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18.03.2015

  

Professor Martin Samy 



"Corporate Social Responsibility and Effectiveness Measurement" - Professor Martin Samy

Here, Professor Martin Samy presents a collection of his academic papers on Corporate Social Responsibility and Effectiveness Measurement, drawing on 15 years of research and covering areas including Indonesia, the United Kingdom, Australia, Bangladesh and Nigeria.

The increasing demand of stakeholders’ interests in social performance is giving impetus for companies to undertake social responsibility reporting in their operations to fulfil the demands and to gain public support. Many organisations, especially in developed economies, have already responded either by publishing a separate report regarding their social activities or by providing such information in their annual report or website. However, in some developing countries, there is limited or very ‘weak’ CSR legislation and governmental policies. Having no expectations to follow international CSR guidelines, corporations in these countries tend not to provide CSR reports.

Examining the relationship between CSR and Financial Performance of corporations in developed economies, Martin and his team studied 20 selected UK public corporations. They aimed to prove that, by strategically investing in CSR, profits can be increased and the demands of stakeholders met. The research team analysed the companies using the Global Reporting Initiative (GRI), the trends of earnings per share (EPS) and the Price Earnings ratio (PE), and found that only four of the 20 companies met all six guidelines of the GRI. A very weak but positive relationship was found when analysing the EPS and PE data.

In another similar study of Indonesian corporations, Martin’s findings revealed that, despite the lack of CSR initiatives by government authorities, Indonesian firms are already aware of the increasing demands and provide CSR information to stakeholders. In comparison to other research undertaken, this study showed that CSR reporting by some large and well-known Indonesian companies is comparable to UK and Australian companies.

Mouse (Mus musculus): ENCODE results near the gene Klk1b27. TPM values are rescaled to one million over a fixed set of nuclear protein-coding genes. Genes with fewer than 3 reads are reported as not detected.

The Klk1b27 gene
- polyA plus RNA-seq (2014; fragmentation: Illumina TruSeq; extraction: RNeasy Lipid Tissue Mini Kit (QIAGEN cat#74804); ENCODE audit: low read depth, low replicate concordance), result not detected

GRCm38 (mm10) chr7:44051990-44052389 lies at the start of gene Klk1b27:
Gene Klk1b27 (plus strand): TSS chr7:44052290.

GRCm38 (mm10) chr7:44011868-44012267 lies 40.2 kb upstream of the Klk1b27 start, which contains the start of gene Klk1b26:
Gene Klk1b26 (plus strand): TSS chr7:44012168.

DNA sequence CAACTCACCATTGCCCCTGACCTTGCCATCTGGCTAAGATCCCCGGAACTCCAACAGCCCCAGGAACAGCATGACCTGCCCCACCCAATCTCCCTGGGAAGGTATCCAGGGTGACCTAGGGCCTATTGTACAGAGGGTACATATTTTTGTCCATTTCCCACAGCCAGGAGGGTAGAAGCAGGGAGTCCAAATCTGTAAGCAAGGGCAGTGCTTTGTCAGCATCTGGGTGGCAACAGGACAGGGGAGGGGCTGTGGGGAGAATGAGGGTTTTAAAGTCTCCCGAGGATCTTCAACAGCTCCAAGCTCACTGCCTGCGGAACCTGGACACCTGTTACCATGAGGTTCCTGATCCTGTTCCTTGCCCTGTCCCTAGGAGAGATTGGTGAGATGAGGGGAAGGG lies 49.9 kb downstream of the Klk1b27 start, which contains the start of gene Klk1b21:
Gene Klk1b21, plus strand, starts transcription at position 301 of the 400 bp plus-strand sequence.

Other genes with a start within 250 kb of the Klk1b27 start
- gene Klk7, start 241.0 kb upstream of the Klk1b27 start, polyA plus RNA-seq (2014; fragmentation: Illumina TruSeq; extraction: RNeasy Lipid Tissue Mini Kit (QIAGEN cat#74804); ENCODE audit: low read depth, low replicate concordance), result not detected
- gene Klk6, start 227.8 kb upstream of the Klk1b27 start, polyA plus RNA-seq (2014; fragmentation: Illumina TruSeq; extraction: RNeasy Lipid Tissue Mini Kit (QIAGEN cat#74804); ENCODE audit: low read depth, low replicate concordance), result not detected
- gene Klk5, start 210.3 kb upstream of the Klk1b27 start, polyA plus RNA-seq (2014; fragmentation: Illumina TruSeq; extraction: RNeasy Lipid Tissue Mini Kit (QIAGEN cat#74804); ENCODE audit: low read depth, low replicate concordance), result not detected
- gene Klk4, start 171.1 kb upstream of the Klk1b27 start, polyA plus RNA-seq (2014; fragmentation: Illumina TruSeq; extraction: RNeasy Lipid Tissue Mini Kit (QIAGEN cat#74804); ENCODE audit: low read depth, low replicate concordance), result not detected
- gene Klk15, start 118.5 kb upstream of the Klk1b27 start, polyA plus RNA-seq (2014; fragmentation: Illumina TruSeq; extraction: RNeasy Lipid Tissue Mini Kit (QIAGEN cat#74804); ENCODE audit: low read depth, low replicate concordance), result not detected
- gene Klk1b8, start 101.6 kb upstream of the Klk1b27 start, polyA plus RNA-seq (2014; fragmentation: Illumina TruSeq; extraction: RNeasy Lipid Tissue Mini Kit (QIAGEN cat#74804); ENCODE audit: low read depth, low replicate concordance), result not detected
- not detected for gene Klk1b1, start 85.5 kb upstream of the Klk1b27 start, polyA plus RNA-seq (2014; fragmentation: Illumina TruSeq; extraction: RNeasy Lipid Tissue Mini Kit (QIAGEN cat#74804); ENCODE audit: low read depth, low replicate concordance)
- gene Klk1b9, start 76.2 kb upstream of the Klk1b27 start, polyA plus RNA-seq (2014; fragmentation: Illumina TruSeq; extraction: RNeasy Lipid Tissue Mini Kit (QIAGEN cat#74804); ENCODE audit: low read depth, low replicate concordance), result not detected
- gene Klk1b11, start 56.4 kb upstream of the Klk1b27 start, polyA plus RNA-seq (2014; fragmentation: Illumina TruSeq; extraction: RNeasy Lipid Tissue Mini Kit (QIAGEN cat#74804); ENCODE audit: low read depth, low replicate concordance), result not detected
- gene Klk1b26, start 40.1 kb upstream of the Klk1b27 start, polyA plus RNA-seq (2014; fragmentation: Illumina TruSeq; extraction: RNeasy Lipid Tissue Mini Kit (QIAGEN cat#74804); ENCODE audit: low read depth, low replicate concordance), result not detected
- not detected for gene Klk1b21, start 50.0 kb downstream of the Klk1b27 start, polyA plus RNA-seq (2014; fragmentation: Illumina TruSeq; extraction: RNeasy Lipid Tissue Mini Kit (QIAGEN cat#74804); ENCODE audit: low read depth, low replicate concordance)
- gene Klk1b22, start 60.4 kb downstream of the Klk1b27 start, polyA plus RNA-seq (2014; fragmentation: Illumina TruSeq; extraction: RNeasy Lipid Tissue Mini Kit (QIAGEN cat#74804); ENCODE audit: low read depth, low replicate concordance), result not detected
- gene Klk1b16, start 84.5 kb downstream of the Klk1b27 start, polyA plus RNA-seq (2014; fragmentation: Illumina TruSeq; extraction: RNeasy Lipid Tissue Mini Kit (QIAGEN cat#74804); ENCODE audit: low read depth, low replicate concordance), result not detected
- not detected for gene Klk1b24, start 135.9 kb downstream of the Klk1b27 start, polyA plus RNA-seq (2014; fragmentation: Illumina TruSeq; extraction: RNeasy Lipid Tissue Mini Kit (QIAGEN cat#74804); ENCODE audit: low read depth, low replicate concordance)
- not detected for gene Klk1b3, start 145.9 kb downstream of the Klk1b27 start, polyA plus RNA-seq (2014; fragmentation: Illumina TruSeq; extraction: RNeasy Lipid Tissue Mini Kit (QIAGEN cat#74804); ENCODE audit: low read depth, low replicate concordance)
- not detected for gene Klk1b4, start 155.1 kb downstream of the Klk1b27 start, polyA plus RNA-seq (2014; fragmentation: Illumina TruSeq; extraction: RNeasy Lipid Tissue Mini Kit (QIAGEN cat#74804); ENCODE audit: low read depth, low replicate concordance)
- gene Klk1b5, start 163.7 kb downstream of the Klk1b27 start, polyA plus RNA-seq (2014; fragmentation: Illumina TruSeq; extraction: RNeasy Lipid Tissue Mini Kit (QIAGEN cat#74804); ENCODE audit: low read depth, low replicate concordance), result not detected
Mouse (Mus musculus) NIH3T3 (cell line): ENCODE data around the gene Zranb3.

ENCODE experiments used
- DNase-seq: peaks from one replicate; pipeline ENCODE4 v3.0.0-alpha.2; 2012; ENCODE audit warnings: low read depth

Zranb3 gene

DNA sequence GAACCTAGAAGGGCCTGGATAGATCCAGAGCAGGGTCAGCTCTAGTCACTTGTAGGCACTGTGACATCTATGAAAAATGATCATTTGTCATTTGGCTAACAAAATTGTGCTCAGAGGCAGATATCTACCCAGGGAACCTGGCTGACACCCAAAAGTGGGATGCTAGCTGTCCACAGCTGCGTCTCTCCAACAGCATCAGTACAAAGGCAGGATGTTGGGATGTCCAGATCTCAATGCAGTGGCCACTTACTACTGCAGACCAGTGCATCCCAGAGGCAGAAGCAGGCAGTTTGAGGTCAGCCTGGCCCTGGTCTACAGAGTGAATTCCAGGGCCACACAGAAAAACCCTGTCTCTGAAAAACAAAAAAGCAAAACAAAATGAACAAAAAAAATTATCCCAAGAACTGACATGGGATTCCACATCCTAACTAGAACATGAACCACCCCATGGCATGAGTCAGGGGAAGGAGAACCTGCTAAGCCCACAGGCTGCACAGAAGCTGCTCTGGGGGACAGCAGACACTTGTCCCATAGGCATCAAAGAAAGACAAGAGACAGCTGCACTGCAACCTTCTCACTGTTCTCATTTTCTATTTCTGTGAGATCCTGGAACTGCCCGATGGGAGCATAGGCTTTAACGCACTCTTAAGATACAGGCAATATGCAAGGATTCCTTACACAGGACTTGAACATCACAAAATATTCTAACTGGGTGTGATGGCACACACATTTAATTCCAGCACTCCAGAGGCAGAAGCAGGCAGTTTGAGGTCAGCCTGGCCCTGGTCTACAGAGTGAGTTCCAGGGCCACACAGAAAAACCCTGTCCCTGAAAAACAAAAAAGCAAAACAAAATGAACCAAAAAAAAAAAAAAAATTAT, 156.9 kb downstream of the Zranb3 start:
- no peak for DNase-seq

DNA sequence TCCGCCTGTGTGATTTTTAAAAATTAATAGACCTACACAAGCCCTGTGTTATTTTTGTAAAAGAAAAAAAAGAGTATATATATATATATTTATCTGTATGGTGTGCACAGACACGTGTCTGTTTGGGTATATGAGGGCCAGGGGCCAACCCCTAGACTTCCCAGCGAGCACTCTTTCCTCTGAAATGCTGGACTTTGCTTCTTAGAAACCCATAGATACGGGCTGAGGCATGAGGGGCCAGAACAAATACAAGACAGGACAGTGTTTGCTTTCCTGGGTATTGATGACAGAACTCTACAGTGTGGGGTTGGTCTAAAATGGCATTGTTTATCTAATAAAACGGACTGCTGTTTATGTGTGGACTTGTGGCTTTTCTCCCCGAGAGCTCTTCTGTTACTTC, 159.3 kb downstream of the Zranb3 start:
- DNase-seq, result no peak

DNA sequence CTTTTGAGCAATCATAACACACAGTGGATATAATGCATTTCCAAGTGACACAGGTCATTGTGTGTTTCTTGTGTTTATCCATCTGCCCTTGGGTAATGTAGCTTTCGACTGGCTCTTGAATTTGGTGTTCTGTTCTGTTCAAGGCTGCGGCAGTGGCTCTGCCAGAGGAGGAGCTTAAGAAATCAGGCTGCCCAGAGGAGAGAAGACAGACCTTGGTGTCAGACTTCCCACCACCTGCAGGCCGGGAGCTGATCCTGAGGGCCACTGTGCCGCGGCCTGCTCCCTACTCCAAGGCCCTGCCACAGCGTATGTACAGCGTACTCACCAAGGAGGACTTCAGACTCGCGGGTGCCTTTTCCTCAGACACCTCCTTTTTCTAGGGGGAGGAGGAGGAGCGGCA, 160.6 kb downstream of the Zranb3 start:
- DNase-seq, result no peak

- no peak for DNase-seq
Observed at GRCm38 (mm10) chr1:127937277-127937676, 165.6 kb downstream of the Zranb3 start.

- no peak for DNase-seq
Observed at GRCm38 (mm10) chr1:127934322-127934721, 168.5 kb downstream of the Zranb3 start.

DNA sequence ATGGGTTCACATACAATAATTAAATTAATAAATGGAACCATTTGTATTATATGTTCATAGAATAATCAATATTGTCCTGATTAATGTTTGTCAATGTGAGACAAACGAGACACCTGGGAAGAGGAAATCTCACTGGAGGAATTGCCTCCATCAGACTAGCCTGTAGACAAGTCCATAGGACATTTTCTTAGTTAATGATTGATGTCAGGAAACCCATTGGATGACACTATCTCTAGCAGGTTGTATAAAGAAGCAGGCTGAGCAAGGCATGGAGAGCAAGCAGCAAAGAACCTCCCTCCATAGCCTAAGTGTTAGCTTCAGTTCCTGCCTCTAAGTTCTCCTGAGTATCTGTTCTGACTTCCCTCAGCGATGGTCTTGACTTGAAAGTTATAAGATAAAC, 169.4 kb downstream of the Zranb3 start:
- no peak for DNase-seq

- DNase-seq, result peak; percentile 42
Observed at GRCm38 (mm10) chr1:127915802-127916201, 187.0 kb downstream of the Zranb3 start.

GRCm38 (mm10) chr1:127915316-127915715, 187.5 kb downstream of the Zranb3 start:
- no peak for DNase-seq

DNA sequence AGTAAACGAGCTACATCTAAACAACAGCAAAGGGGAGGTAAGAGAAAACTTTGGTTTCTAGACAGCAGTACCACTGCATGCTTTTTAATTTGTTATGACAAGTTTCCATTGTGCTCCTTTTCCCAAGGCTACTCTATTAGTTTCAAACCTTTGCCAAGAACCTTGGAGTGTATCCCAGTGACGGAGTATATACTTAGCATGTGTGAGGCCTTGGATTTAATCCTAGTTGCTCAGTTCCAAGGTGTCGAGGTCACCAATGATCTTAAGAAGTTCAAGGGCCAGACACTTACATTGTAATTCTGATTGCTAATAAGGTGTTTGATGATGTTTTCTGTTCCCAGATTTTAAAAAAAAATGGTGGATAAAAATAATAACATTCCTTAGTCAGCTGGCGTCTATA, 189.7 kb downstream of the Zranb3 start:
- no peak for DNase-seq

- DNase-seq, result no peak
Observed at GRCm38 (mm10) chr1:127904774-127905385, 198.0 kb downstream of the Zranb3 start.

Martin’s lecture considers how, in the past, most CSR researchers have relied on stakeholder theory as the basis for explaining corporate social and environmental disclosures. However, he explains how recent evidence from other studies shows that legitimacy theory is gaining popularity amongst scholars in their quest to explain the motivations behind corporate social and environmental disclosures. Martin also argues that, particularly in developing economies, governments should play a key role in CSR practices and reporting.

Background

Martin Samy was a Professor of Corporate Social Responsibility and Effectiveness Measurement in the School of Accounting, Finance & Economics at Leeds Beckett University.

Martin’s professional career began in Singapore and Australia, where he worked as a Financial Manager. Prior to joining Leeds Beckett University in November 2008 as a Senior Lecturer, Martin was an Associate Member of the Certified Public Accountants in Australia and a member of the Australian College of Educators. In 2007, Martin was recognised in the prestigious Marquis ‘Who’s Who in the World’ publication for his research in establishing a Quality Effectiveness Instrument (QEI).

Martin’s research interests are in the areas of Corporate Social Responsibility (CSR) and Financial Performance. He has undertaken research studies locally, regionally and globally (in Australia, the UK, Indonesia, Bangladesh and Nigeria). His research into UK school improvement and effectiveness, which saw him study a number of schools in Leeds, has led to an established consultancy service, and Martin’s QEI methodology has also been developed into a tool called the Money Management Barometer by TD Direct Investing.

In the area of CSR, Martin and his co-authors have published a number of journal papers investigating the relationship between CSR and the financial performance of corporations in developed economies. Martin and his team believe that investing strategically in CSR both maximises profits for businesses and satisfies the demands of stakeholders.

Martin has published in international journals such as the ‘Corporation Reputation Review’, ‘Journal of Global Responsibility’, ‘Sustainability Accounting, Management and Policy Journal’, ‘Social Responsibility Journal’, ‘Corporate Governance IJB’ and the ‘Journal of Accounting & Organisational Change’

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